1. Ensure that the max current from the solar panels does not exceed the max charge current.
    2. Ensure the max voltage from the solar panels does not rise above the max charge voltage.
    The first of these is easy. Solar panels are generally rated with a max short circuit current. Make sure that is below 6A.

    The second part is slightly harder. you can use either a series or a shunt regulator. A shunt regulator has the advantage of being most efficient in terms of getting power to the load, but will consume large amounts of power from the panel when the battery is fully charged (I recommend these regulators for charging at low currents though).

    A series regulator will consume more power when charging, and wastes a little power when doing so, but in this case it is probably the best. There are three types of regulators, linear, switch mode, and MPPT.

    Switch-mode appears to be the best choice, but in this application it isn't.

    A simple linear regulator would be several LM317's in parallel, well heatsinked, and set for 13.5V (because it will be float charging the battery). As long as the voltage of the solar panel under load is not too high, these will not require extraordinary amounts of heatsinking. You would also want to connect the charger to the battery via a Schottky diode and a fuse.

    The next option is a MPPT (maximum power point tracking) regulator. These are especially good for solar, but unfortunately are most often set up for a standard lead-acid battery. If you can find one where you can set the output voltage, then this will be the most efficient way to charge the battery.
     
  9. MikeGray

    MikeGray

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    May 5, 2017
    Thanks again Steve, this is all very useful! As I read more about this stuff, I'm getting the idea that lithium ion cells are generally around 3.7v whereas lithium iron phosphate cells are 3.2v. Is this correct?

    I've continued to search for info about this particular battery I have. Came across charging instructions:
    As you suspected, there is a built-in protection circuit module which provides over-voltage, over-current, temperature protection, and even charge balancing.
    The battery is compatible with 12v smart lead-acid chargers so long as they don't have a desulphation mode. Also, the lead-acid charger would need to be disconnected once it enters the float-voltage stage.
    So that explains how it is able to be a direct replacement. Too bad the folks who sold it to me didn't know any of this! I'll stick with my lithium charger though, since it has the specific charging stages the battery wants and does it all automatically.

    There is a lithium solar charge controller that I think will work. Its a Genasun GV-5L, 5 Amp 12 Volt MPPT Solar Charge Controller It allows the battery to charge up to 14.2v before reducing the current. Is that close enough to 14.4v? It also has a normal current output of 5A, but says it could peak at 9A. I think it depends on what the solar panel is doing. I still have to learn about panels, but from what I've read about MPPT controllers, they can actually tell the panel how many Volts and Amps to produce. I will need to find a way to make sure the current doesn't go over 6A.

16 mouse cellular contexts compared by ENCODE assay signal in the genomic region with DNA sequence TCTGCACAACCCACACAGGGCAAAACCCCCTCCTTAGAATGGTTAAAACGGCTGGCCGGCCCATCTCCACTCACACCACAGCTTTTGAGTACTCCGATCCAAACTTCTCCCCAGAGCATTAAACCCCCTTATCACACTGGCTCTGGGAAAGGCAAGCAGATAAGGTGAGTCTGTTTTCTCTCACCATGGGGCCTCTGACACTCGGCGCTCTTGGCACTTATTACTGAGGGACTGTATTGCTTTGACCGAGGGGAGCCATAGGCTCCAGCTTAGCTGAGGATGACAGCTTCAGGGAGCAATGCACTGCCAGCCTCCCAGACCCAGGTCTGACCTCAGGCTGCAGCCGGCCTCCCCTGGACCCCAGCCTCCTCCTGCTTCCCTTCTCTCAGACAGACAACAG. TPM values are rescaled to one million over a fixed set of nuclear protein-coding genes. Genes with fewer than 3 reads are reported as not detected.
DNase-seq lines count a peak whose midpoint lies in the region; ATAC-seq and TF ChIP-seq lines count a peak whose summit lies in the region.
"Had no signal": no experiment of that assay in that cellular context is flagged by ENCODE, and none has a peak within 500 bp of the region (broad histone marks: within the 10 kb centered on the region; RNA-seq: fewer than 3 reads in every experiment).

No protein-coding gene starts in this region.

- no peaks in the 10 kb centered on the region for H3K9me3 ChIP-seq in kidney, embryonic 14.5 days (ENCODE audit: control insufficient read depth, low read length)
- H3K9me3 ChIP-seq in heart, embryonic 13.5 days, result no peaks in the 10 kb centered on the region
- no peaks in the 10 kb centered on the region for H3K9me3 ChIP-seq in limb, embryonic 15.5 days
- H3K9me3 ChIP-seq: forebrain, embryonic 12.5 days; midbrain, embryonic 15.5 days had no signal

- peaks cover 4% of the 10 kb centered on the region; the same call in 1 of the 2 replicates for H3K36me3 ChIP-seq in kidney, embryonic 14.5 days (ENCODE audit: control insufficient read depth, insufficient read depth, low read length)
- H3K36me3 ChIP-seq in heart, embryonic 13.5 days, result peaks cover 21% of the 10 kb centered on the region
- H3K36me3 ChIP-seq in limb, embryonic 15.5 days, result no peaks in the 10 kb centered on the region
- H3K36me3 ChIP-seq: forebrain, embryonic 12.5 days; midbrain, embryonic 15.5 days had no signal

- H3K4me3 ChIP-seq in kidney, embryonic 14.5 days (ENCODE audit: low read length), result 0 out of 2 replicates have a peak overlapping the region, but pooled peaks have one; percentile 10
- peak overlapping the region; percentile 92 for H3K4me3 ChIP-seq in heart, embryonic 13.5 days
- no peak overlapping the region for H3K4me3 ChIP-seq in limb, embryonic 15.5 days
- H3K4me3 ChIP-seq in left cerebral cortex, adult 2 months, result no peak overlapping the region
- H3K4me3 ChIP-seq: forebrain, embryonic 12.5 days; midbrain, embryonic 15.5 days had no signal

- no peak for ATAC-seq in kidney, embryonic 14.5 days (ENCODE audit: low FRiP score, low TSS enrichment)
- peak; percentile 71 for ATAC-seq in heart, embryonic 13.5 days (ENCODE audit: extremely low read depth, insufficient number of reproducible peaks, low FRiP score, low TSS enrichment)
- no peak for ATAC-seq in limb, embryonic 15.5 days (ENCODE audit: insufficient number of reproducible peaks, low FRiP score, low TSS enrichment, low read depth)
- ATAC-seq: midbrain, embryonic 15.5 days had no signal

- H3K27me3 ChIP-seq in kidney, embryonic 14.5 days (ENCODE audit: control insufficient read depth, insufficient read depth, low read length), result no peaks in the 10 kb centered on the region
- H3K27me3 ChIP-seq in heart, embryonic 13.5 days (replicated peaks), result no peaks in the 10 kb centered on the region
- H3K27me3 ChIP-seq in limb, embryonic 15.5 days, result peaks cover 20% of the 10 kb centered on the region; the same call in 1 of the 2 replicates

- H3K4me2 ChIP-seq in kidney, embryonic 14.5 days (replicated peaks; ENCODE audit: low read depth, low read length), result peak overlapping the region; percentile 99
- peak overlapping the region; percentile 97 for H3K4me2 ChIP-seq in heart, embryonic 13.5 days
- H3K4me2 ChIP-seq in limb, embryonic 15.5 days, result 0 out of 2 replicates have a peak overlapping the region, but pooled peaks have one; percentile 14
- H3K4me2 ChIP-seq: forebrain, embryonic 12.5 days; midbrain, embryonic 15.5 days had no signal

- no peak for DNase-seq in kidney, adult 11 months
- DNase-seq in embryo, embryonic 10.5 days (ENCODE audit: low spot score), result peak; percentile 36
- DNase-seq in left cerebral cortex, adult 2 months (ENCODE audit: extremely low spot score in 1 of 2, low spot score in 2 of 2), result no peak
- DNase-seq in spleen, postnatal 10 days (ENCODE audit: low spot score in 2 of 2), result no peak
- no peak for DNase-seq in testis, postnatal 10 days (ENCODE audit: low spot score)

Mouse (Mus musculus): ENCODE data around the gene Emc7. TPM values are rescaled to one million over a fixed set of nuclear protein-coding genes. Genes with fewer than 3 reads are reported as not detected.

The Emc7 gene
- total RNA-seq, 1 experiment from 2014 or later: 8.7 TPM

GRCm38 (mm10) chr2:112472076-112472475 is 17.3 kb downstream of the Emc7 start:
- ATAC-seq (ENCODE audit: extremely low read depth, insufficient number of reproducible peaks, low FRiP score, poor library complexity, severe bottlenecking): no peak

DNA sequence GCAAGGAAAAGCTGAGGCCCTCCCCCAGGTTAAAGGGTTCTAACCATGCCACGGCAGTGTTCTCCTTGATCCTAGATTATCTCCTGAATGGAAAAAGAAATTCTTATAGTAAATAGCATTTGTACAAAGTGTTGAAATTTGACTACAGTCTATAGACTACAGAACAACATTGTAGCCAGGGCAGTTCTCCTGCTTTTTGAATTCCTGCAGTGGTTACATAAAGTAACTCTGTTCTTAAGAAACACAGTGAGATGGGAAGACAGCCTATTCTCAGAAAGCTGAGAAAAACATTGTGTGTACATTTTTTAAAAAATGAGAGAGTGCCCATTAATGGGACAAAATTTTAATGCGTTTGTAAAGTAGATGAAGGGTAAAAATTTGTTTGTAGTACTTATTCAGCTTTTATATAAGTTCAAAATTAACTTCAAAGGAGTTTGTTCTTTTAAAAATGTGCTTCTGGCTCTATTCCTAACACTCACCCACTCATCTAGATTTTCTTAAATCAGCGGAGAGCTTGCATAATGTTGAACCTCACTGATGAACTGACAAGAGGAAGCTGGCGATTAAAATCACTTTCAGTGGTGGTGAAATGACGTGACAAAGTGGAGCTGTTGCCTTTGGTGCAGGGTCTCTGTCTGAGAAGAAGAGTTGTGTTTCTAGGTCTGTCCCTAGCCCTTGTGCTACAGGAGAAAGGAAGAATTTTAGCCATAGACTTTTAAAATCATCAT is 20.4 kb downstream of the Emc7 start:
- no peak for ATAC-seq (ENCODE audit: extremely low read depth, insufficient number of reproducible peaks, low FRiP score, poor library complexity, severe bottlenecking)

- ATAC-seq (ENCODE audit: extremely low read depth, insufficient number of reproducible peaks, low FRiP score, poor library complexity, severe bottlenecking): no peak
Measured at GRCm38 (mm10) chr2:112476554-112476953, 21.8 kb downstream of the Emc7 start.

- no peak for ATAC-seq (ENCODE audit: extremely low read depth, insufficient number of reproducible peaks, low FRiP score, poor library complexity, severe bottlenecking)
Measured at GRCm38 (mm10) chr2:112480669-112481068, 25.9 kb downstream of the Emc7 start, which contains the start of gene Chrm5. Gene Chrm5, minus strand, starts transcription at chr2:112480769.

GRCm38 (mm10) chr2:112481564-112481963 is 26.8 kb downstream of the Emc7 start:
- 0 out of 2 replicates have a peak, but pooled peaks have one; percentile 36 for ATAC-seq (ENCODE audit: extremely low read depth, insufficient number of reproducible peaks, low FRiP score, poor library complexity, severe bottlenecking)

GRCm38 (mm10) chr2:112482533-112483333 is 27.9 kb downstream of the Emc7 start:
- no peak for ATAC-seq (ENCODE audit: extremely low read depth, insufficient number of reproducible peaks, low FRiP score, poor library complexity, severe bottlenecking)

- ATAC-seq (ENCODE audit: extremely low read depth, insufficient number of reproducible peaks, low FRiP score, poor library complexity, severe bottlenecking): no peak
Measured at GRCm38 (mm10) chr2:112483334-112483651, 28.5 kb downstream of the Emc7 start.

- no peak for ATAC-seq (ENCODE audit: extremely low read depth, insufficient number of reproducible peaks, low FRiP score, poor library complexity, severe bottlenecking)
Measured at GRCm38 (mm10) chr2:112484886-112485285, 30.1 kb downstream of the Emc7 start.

So here's yet another dumb newb question: Since this battery will be following behind my motorcycle anyway, I wonder if I can also keep it charged from the alternator. I know some folks have an accessory battery on their vehicles hooked up to an isolator so the starter only uses power from the starter battery and the accessories only use power from the accessory battery, yet both are charged by the engine's alternator. Would I need to keep the two systems separate? The bike's alternator puts out more than enough power, and the battery is already set up to charge off of it. I wonder though if that would interfere with the solar charge controller somehow?
     
  10. (*steve*)

    (*steve*) ¡sǝpodᴉʇuɐ ǝɥʇ ɹɐǝɥd Moderator

    25,220
    2,695
    Jan 21, 2010
    Charging from the alternator will possibly be ok, but ensure you isolate the batteries using a diode.

    To batteries of the same type in parallel are generally ok, but if they have different chemistries as they do in this case can easily lead to one battery discharging into the other.

    An additional diode drop to the lithium cell should reduce this significantly. However, given the relatively low charge current means you could possibly charge from accessory power (still via a diode) so the battery is fully isolated once you remove the keys from the ignition.
     
  11. MikeGray

    MikeGray

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    May 5, 2017
    I found an isolator for the bike that looks promising. Its rated for 75A (100A peak) which is more than enough for my 40A alternator. It also gives priority to the starter battery before the accessory one, And its fairly compact so I should be able to find a mounting point pretty easy.

    I've got some more reading to do about solar panels, but I'm almost ready to start getting some parts and putting stuff together!
     
  12. AprilSteel

    AprilSteel

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    9
    Feb 2, 2017
    This thread is a bit old but my comments are pertinent to this technology .

    I have been playing with these BMS units below lately but it looks like yours might have a BMS built in? If it does any battery charger will do as it will be cut off when full at about 3.55V per cell or 14.2Volts and it won't go below a set voltage when discharged , typically 10 Volts for that tech
    https://www.ebay.com.au/itm/4S-w-Balance-100A-3-2V-LiFePo4-LiFe-18650-Battery-Cell-PCB-BMS-Protection-Board/401520816753?ssPageName=STRK:MEBIDX:IT&_trksid=p2057872.m2749.l2649